BOSTON -- Instead of 200 for Tim Wakefield, Wednesday night ended with two for Jacoby Ellsbury.
Milestone career win No. 200 for Wakefield fell by the wayside in the seventh inning, when the knuckleballer gave up a game-tying ground-rule double on his final pitch of the game.
That disappointment opened the door for Ellsbury to shine once more two innings later.
One night after the center fielder notched his first career walk-off hit, he closed down Fenway again, and in even more extravagant fashion: a solo homer to center with two out in the bottom of the ninth, giving Boston a 4-3 win over the Indians.
"It felt great. I wasn't sure, I know the wind had been blowing in. I hit a ball pretty good earlier in the game to right that didn't get out," said Ellsbury. "I didn't know what to do once it went over, and I was running around the bases. That was exciting. Obviously I've never experienced that in the big leagues. It was fun."
Ellsbury drilled an 0-1 fastball from Joe Smith to one of the deepest parts of the park, and it wasn't guaranteed to get out. He tossed his helmet as he ran between third base and home, and jumped on the plate, into a mob, when he arrived. It was his 18th homer of the season.
All this just one night after Ellsbury's walk-off single gave Boston a 3-2 win over Cleveland.
"He's gotten us the last two nights -- good for him," said Smith, who had held lefties to a .091 batting average before Wednesday's game. He also hadn't allowed a home run to anyone in 45 prior appearances. "It happens, it's baseball. I'll come back tomorrow and face him again and keep going after him again."
Ellsbury is Boston's first player to have walk-off hits in back-to-back games since 2006, when David Ortiz did it on June 24 and 26, according to the Elias Sports Bureau. It was just another top-of-the-world moment for the 27-year-old, who's in the middle of the best season of his career.
"Dude, he's good," Ortiz said of the team's leadoff hitter, who is hitting .317. "He's learning how to play the game. Everything comes down to a lot of hard work and experience, and that's what he's taking advantage of right now."
"He's a guy that's always asking questions," said Adrian Gonzalez, who extended his hit streak to 13 games. "It's just incredible what he can do."
As was the case on Tuesday, closer Jonathan Papelbon was the winning pitcher after throwing a perfect ninth. Papelbon had earned wins in back-to-back games only once before, in 2008.
"At this rate, Pap's gonna be the first 20-game winner," said Jarrod Saltalamacchia.
Wakefield, whose quest for No. 200 will have to wait until Monday, went 6 2/3 innings and threw 99 pitches, 64 for strikes. He allowed three runs on five hits and two walks, striking out six.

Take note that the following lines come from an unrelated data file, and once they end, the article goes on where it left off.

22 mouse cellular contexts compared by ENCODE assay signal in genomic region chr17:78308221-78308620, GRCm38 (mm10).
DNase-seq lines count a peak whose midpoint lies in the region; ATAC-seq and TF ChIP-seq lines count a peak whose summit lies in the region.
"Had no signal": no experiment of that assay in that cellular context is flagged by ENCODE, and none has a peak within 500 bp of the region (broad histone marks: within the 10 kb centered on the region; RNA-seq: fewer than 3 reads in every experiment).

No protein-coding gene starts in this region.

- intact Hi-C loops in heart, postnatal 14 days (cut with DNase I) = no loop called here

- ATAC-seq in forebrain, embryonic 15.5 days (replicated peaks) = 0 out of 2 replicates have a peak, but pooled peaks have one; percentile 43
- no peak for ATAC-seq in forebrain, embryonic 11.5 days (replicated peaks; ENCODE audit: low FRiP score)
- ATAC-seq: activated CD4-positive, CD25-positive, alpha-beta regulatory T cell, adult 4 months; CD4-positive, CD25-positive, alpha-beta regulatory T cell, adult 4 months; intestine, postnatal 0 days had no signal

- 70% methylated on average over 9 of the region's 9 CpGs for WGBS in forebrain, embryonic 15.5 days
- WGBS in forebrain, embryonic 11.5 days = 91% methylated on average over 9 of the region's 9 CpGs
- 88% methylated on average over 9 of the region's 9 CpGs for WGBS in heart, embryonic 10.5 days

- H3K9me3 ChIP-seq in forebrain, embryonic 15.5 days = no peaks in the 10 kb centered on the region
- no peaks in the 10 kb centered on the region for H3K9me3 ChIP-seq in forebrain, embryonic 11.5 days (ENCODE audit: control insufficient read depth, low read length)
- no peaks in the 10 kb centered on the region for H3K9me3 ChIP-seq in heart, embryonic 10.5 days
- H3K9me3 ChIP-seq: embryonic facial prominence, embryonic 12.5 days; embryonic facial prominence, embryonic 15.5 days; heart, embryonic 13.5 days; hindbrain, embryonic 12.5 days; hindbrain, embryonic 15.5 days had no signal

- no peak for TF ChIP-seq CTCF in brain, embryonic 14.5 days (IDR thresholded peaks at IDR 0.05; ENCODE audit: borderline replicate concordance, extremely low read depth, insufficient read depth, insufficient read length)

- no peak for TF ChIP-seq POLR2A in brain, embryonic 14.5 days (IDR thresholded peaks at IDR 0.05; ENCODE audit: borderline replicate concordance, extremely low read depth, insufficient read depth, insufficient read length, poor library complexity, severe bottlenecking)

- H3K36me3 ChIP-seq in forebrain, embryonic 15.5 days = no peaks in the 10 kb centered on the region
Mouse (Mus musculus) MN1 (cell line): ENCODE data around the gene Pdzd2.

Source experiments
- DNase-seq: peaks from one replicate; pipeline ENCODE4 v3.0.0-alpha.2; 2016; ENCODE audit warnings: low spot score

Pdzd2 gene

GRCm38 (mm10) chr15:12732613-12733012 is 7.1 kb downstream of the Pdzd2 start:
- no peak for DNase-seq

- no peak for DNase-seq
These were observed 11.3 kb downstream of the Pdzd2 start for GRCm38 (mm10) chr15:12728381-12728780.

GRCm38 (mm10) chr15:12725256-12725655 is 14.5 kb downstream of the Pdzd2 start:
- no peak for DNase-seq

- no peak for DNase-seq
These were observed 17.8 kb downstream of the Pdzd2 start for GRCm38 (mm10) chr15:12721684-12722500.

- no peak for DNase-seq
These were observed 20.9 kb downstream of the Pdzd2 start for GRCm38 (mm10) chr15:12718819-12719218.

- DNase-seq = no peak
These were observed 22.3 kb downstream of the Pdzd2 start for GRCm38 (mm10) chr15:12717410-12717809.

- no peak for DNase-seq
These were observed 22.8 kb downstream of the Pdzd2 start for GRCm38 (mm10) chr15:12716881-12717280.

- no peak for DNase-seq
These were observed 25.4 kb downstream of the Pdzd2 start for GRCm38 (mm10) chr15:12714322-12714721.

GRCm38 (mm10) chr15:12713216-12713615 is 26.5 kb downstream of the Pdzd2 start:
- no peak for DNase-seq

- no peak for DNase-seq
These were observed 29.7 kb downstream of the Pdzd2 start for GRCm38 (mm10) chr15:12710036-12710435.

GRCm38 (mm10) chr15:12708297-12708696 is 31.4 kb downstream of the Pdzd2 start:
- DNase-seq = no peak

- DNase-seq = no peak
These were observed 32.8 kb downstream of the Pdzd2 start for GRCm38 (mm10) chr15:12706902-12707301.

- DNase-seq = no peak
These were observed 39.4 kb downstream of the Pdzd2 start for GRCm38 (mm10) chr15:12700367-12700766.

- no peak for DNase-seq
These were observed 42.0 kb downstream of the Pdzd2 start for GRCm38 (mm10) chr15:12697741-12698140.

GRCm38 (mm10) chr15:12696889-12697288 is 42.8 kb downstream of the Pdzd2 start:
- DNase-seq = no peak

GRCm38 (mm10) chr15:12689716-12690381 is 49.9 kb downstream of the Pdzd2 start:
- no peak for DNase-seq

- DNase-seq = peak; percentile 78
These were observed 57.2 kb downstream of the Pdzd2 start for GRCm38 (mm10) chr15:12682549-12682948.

For the first three innings, he was masterful: Only one baserunner reached, on an error by Marco Scutaro at shortstop, and Wakefield needed just 35 pitches.
"I was satisfied," Wakefield said. "I had good stuff again tonight and was able to limit them to just one big inning."
The offense played its part early, providing at least a small margin for error. Cleveland starter Carlos Carrasco entered with losses in his last five starts, as well as a 9.13 ERA in that span, and the Sox quickly jumped on him.
Ortiz's RBI liner to left-center put Boston ahead, 2-0, with two down in the first. Two runs scored on the hit, but an error in left field left Ortiz with one RBI.
It was at the start of the fourth that Wakefield's flow was disrupted. Rookie second baseman Jason Kipnis homered for a fourth straight game, on the sixth pitch of the at-bat, cutting Boston's lead to one. Two batters later the score was tied at 2 after Asdrubal Cabrera's single and a Travis Hafner double, the latter a chopper that found its way to the right-field corner.
The Red Sox answered in their half of the fourth. Marco Scutaro hit a sharp grounder to short that was nearly turned into an inning-ending double play, but instead retired just one runner and plated the go-ahead run.
Given a one-run lead, Wakefield worked around a pair of baserunners in the fifth and one more in the sixth, and headed into the seventh with 86 pitches thrown.
A leadoff double cost him. He nearly escaped with a groundout and a strikeout, but Ezequiel Carrera lined a one-hopper fair into the right-field corner for a ground-rule double, ending Wakefield's night.
"I made one bad pitch to Carrera, and that was it," Wakefield said, adding later, "I was hoping to stay in for one more hitter, but I don't make the decisions."
Lefty Randy Williams came on and worked the eighth as well, and between Williams and Papelbon, only one more baserunner reached.